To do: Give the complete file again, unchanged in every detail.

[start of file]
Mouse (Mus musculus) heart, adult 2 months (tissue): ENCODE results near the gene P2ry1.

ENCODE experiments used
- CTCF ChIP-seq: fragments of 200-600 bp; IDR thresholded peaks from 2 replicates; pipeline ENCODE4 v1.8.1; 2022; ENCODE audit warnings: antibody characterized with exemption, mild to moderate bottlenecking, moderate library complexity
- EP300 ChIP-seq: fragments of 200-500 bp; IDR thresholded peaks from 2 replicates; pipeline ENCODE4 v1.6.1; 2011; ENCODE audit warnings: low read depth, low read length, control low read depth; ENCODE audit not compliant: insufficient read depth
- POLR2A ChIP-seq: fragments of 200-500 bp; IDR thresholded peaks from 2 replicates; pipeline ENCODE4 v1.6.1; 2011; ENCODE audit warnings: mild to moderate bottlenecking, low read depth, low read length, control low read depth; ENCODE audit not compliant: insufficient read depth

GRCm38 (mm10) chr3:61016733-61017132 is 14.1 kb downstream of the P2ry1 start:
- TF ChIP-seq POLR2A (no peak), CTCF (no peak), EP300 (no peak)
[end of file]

Mouse (Mus musculus) heart, adult 2 months (tissue): ENCODE results near the gene P2ry1.

ENCODE experiments used
- CTCF ChIP-seq: fragments of 200-600 bp; IDR thresholded peaks from 2 replicates; pipeline ENCODE4 v1.8.1; 2022; ENCODE audit warnings: antibody characterized with exemption, mild to moderate bottlenecking, moderate library complexity
- EP300 ChIP-seq: fragments of 200-500 bp; IDR thresholded peaks from 2 replicates; pipeline ENCODE4 v1.6.1; 2011; ENCODE audit warnings: low read depth, low read length, control low read depth; ENCODE audit not compliant: insufficient read depth
- POLR2A ChIP-seq: fragments of 200-500 bp; IDR thresholded peaks from 2 replicates; pipeline ENCODE4 v1.6.1; 2011; ENCODE audit warnings: mild to moderate bottlenecking, low read depth, low read length, control low read depth; ENCODE audit not compliant: insufficient read depth

GRCm38 (mm10) chr3:61016733-61017132 is 14.1 kb downstream of the P2ry1 start:
- TF ChIP-seq POLR2A (no peak), CTCF (no peak), EP300 (no peak)